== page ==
Project Description

What are Primary Sources?

These are sources which are first -hand accounts or evidence. They are original materials, often used as the starting point for further studies and research.  First-hand sources are the best way to get close to a person, period or event.
Sometimes published material will be considered a primary source if it was written at the time and by someone with first-hand experience of the event.
It is important to bear in mind that whilst contemporaneous, first-hand accounts are likely to be written from one person’s perspective. They need not necessarily be just written: primary sources can include pictures and artefacts. In the world of science, primary sources include original thinking, reports on new information or publications detailing a discovery.

What are Secondary Sources?

These are sources which discuss, comment on, describe, analyse or interpret primary sources. They are often written after the event or the time it happened. As a result, they are able to contextualise the event and see it from a different perspective. As time moves on, they may be part of an advancing body of work interpreting events or primary sources. They may comprise written and non-written materials.

Primary Sources ... examples

Primary Sources

  • Autobiographies and memoirs
  • Diaries, personal letters, and correspondence
  • Interviews, surveys, and fieldwork
  • Internet communications on email, blogs and newsgroups
  • Photographs, drawings, and posters
  • Works of art and literature
  • Books, magazine and newspaper articles and ads published at the time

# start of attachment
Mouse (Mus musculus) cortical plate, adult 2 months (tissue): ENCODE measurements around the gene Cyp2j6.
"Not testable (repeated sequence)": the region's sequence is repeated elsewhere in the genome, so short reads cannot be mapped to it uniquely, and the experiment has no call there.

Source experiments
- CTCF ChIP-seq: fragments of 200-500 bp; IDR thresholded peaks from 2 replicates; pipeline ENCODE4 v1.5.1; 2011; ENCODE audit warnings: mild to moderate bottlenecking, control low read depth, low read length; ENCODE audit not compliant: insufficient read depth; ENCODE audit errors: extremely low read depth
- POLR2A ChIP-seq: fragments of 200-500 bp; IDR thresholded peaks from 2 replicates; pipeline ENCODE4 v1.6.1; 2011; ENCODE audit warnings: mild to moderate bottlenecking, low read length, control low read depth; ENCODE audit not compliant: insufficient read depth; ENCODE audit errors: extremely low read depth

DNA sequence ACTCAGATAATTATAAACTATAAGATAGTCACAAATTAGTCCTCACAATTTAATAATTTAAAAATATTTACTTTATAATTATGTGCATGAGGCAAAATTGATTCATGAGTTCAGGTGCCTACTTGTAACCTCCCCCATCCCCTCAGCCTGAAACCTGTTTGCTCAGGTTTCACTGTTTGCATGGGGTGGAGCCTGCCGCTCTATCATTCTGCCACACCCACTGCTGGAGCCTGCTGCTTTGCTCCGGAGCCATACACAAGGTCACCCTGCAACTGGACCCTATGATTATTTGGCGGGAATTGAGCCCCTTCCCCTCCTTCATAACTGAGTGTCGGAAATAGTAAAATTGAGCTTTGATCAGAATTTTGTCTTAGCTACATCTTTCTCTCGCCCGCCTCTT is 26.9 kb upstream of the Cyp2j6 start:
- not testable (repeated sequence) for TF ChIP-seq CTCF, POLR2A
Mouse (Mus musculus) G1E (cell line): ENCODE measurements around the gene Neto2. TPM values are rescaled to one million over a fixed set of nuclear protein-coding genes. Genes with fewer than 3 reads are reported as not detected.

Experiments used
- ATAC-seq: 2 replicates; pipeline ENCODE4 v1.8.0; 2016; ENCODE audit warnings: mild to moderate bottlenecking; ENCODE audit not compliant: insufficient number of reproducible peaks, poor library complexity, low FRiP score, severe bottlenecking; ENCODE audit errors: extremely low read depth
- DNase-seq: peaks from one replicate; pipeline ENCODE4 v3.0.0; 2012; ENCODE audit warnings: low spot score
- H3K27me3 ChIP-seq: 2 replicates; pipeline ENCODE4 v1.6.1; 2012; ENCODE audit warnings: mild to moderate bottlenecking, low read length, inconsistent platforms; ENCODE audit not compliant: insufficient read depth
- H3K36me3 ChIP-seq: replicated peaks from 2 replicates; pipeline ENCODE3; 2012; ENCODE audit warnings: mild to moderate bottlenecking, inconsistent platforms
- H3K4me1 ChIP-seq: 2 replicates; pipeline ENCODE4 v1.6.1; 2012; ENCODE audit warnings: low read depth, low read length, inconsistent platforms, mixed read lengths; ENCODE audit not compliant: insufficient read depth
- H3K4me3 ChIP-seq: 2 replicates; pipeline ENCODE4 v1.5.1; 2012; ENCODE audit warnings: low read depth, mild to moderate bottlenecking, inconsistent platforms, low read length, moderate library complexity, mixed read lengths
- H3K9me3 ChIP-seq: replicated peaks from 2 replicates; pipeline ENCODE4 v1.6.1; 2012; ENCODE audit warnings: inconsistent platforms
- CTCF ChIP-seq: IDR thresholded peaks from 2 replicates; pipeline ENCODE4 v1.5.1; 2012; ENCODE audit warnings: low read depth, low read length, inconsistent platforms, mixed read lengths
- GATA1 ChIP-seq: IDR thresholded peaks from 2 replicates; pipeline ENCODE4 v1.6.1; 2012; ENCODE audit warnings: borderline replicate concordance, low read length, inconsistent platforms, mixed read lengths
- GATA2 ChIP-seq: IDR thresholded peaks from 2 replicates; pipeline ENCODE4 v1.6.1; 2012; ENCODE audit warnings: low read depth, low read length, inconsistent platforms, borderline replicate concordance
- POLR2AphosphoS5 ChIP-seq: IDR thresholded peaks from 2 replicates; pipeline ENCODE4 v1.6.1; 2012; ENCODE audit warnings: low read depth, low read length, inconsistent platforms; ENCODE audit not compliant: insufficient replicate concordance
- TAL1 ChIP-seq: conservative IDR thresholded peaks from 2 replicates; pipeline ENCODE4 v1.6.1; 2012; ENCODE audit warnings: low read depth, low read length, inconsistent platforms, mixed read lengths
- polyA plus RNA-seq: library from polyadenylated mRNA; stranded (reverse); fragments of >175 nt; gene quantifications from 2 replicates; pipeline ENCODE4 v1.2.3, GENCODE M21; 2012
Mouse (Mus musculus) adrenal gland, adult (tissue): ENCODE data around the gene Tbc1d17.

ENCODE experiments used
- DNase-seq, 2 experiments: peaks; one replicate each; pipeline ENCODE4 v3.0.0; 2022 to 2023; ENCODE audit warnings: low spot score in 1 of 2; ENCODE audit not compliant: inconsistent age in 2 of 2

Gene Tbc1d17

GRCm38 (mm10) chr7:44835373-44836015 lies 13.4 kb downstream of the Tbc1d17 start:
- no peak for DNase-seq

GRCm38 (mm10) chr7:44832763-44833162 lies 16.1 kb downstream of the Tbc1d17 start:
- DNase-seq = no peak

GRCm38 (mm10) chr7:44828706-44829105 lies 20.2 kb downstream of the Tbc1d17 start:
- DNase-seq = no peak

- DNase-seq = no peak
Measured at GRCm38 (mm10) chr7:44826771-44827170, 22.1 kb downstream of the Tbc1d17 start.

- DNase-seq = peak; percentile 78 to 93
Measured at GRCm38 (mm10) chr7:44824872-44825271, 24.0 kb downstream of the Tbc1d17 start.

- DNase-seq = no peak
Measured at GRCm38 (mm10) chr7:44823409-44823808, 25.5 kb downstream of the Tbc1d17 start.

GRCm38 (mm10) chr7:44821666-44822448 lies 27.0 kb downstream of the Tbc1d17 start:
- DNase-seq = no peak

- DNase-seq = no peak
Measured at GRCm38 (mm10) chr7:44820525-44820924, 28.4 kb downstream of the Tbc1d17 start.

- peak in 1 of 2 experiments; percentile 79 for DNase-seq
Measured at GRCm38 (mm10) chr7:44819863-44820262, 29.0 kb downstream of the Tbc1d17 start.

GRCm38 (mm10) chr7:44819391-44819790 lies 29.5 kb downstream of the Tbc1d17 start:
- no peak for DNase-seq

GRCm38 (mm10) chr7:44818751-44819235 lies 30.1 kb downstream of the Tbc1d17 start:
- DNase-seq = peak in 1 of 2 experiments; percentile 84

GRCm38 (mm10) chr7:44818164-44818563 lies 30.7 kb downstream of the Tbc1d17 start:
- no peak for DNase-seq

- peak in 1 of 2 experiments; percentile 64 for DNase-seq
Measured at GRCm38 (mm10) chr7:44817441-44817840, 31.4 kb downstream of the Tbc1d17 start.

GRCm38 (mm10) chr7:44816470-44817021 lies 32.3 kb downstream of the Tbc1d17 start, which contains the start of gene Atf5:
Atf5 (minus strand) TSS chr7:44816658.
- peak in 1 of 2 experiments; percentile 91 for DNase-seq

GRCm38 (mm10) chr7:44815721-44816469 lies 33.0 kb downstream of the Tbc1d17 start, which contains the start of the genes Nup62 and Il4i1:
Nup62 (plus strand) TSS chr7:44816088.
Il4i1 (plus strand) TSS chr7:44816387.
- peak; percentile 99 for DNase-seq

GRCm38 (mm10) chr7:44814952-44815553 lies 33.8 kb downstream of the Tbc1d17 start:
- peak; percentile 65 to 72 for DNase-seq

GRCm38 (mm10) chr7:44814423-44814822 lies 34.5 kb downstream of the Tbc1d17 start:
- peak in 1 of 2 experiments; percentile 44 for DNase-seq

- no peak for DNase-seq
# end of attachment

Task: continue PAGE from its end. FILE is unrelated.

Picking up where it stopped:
• Public opinion polls
  • Speeches and oral histories
  • Original documents (birth certificates, property deeds, trial transcripts)
  • Research data, such as census statistics
  • Official and unofficial records of organizations and government agencies
  • Artefacts of all kinds, such as tools, coins, clothing, furniture, etc.
  • Audio recordings, DVDs, and video recordings
  • Government documents (reports, bills, proclamations, hearings, etc.)
  • Patents
  • Technical reports
  • Scientific journal articles reporting experimental research results

Secondary Sources ...examples

Secondary Sources

  • Bibliographies
  • Biographical works
  • Reference books, including dictionaries, encyclopaedias, and atlases
  • Articles from magazines, journals, and newspapers after the event
  • Literature reviews and review articles (e.g., movie reviews, book reviews)
  • History books and other popular or scholarly books
  • Works of criticism and interpretation
  • Commentaries and treatises
  • Textbooks
  • Indexes and abstracts